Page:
Migratory Birds

2018 June 2018 Terry Sovil

By Terry Sovil from the June 2018 Edition

Are there any birds that migrate back and forth from Canada to Mexico and maybe spend some time in the USA on the way? Turns out that over 350 different species have a second home in Mexico! There are flight paths all the way from the great Boreal Forest in Canada to South America!


Bird migration is an annual, seasonal event. It is driven by the need for food. As winter sets in, food and insects becomes scarcer. Getting warm is an issue but many birds, including some hummingbirds, can tolerate the winter if there is enough food.

So, with no passports needed, the borders don’t stop the migrating birds. Over 350 species of birds travel from the US and Canada to Mexico. There are four general types of migratory species: winter residents, summer residents, just passing through and migrants with a resident population.

The winter residents, about 145 species, reproduce in their home area and they winter in Mexico. Some go down as far as Central America. These include the golden cheeked warblers of Texas.

Summer residents, 30 species, reproduce in Mexico and spend the winter more south. The Lucifer hummingbird is one.

Passers-by, about 35 species, breed north of Mexico and then winter in Central or South America. One, the pectoral sandpiper, breeds in Alaska and Northern Canada then spends the winter in South America.

Migratory populations with resident populations are about 140 species, such as diver birds, which breed in Canada and the United States and winter in Mexico, although there are popula-tions that stay year round in Durango and Zacatecas.

Migration Hazards

The migration itself is difficult, with high rates of predators kill-ing the migrating birds. One of the big concerns is loss of habitat, both in their own country and along the way. Pollution such as oils and pesticides, uncontrolled hunting and climate change are problematic. I read a lot about the huge decrease in the numbers of birds and the need for cooperation between countries to help control impacts on bird migration.

One of the problems is a lack of protection, in the forests and everywhere, which makes them exploited. Coastal roads, habitat destruction, over exploitation of wildlife and loss of vegetation are a loss of food supply. Human settlement, logging and agricultural pressures also change the forests.

Mexico plays a key role as it is a major migratory route where all kinds of birds stay and migrate through but depend on Mexican resources to continue their travel.

Some scientists warn that good habitat in Mexico is disappearing, forcing birds to go to less optimal spots where they do not have the same resources. They may not survive the migration and the winter. Another result is they do not have the strength to return to their place of origin and die. One example is the Golden Cheeked Warblers that reproduce in certain areas of Texas, migrate to San Cristobal de las Casas for the winter and their population has begun to reduce considerably.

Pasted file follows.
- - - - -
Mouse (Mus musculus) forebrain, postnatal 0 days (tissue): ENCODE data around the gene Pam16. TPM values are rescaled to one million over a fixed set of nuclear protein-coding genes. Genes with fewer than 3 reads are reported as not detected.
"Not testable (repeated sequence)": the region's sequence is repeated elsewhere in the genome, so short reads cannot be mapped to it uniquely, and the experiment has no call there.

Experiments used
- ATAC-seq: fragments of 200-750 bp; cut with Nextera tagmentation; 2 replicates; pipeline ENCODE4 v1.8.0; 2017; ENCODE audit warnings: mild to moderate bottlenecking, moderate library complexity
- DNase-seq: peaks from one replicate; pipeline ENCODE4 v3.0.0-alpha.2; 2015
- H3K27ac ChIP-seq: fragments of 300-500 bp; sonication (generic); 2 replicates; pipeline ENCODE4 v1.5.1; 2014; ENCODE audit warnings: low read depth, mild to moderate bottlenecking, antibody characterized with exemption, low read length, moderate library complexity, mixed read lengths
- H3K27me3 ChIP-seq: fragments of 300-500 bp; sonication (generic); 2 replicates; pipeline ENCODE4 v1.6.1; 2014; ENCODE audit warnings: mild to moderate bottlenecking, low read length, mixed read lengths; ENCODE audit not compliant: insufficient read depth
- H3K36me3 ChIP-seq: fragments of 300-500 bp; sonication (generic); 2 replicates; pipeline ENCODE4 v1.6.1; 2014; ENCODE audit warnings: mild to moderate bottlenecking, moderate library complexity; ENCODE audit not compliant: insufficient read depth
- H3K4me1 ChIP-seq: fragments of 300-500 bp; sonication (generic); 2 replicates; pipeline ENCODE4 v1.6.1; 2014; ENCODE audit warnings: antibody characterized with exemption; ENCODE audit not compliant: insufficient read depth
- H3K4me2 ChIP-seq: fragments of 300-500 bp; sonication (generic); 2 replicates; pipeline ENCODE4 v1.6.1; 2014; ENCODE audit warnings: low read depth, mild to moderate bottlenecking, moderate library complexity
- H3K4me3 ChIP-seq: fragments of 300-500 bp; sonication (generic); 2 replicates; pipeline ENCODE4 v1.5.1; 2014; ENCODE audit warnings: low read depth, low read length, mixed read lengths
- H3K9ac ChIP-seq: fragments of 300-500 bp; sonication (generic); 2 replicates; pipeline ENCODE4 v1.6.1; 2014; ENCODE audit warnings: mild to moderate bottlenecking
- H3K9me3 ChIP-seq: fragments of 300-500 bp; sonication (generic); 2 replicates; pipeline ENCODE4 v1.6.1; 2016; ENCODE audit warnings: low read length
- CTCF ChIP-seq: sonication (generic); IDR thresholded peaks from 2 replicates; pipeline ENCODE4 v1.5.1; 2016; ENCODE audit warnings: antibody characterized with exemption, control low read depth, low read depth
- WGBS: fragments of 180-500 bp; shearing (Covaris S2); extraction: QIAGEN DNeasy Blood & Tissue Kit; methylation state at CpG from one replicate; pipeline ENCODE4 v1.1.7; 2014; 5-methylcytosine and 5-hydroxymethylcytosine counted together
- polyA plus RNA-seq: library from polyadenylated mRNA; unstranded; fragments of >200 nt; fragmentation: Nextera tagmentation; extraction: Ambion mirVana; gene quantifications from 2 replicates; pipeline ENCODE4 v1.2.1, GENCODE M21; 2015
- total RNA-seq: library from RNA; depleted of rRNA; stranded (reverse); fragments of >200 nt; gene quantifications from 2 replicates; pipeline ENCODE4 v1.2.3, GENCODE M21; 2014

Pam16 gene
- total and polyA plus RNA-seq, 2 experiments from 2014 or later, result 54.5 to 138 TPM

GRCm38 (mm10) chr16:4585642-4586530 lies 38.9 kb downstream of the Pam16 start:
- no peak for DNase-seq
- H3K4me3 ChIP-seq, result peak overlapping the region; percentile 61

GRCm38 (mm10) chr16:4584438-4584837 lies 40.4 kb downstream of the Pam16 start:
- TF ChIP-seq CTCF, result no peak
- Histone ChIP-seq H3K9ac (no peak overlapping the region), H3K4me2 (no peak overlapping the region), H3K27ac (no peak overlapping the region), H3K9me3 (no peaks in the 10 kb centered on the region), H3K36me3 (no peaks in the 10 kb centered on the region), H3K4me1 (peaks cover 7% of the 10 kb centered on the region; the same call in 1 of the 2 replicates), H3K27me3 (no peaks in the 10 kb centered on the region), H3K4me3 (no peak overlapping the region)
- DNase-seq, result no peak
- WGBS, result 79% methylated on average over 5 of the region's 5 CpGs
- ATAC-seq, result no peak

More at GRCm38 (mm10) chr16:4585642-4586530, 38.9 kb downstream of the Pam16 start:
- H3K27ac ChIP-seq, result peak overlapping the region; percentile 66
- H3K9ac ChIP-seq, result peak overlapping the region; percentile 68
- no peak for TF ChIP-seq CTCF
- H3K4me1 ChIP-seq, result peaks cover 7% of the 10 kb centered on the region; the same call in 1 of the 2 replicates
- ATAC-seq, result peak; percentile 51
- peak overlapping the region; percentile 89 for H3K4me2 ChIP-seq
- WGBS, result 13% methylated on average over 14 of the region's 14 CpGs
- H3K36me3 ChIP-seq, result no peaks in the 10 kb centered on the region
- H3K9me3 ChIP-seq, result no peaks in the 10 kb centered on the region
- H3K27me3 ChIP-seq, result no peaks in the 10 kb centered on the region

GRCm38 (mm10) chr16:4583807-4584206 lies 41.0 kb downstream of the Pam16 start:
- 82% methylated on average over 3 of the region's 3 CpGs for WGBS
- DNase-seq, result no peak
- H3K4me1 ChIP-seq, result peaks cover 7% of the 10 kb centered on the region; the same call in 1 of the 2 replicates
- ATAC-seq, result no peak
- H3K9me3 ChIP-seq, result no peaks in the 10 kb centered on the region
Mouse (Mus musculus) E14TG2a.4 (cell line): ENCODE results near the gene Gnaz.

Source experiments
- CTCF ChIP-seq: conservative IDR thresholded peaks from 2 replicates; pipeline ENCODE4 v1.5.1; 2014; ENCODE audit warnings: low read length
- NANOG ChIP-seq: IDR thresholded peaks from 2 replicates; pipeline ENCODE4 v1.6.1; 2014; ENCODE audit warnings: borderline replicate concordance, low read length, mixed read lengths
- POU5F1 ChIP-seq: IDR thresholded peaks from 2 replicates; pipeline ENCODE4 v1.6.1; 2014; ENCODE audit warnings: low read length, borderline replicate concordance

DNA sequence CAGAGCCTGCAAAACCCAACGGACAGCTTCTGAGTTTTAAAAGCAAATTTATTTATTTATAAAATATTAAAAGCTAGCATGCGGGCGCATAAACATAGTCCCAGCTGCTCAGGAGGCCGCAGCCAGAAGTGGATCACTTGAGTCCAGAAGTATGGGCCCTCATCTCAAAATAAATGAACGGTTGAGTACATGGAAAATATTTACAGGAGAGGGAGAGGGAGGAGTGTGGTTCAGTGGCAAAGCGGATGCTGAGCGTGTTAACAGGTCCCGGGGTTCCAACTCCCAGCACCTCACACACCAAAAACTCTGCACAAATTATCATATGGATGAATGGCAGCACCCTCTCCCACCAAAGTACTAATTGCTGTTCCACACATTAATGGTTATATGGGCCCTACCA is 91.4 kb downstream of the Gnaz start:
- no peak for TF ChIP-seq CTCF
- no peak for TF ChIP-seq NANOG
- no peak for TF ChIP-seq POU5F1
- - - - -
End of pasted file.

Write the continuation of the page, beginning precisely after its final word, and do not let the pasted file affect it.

Range Charts and Bird Species

I included 2 charts that show migration paths and areas. It is pretty humbling to look at the distances and number of birds that migrate!

One of most talked about birds is the Colima warbler that migrates from Big Bend National Park in Texas to the south where they winter in Chiapas and Guatemala. This park is heavily promoted and advertised with many bird-watching tours heading there during the season.

Can you see some of these birds here, in the state of Colima? Yes! The Jalisco dry forests get many of them. Located along the Pacific coast, the states of Nayarit, Jalisco and Colima are an area of small mountains with elevations from 2000 meters or 6500 feet, and up to 4000m (13000 feet), near the Colima Volcano. It is tropical sub humid, with rain during the wet season (May to November). There is a distinct dry season too (December to May) with many trees losing their leaves. Near the Colima Volcano, there is lava and volcano created formations. These forests are among the richest in the world! There are about 300 bird species here. The forests are a critical habitat for birds from Canada and the US and 45% of the species are migrants.

These migratory species are trinational, splitting time in Canada, US and Mexico over the calendar year. These three countries need to step up more to preserve the natural heritage of all 1,154 bird species in North America. There was a report put together by Citizen Science (The Cornell Lab of Ornithology) that measured bird migration and documented long-term changes in bird numbers. Tens of thousands of Canadians, Americans and Mexicans contributed data analyzed by scientists from all 3 countries.

Here are some examples of birds that migrate:

• Scarlet tanager: Pennsylvania to Brazil
• Western tanager: Oregon to Costa Rica
• Black-throated blue warbler: Michigan to Jamaica
• Wood thrush: Ontario to Mexico
• American golden-plover: Northern Alaska to southern Argentina
• Blackpoll warbler: Eastern Canada to northern South America
• Great Blue Heron: Southern Canada as far as the Caribbean
• Golden Eagle: Canada, primarily the west, to Mexico, Gulf Coast and Florida
• American White Pelican: Northwest Territories to USA and Mexico

Only 22% of Canadian bird species spend the whole year in Canada. Most migrate to the USA (33%), to Mexico, Central America and Caribbean (23%), South America (15%), or Europe Asia, at sea (7%).

What can we do?

Like so many things with nature, we need to study and understand and then try to preserve. Ask corporations through their business operations, and citizens like you and I through our consumer choices, to take a larger role in mitigating deforesta-tion, development, pollution, and climate change.

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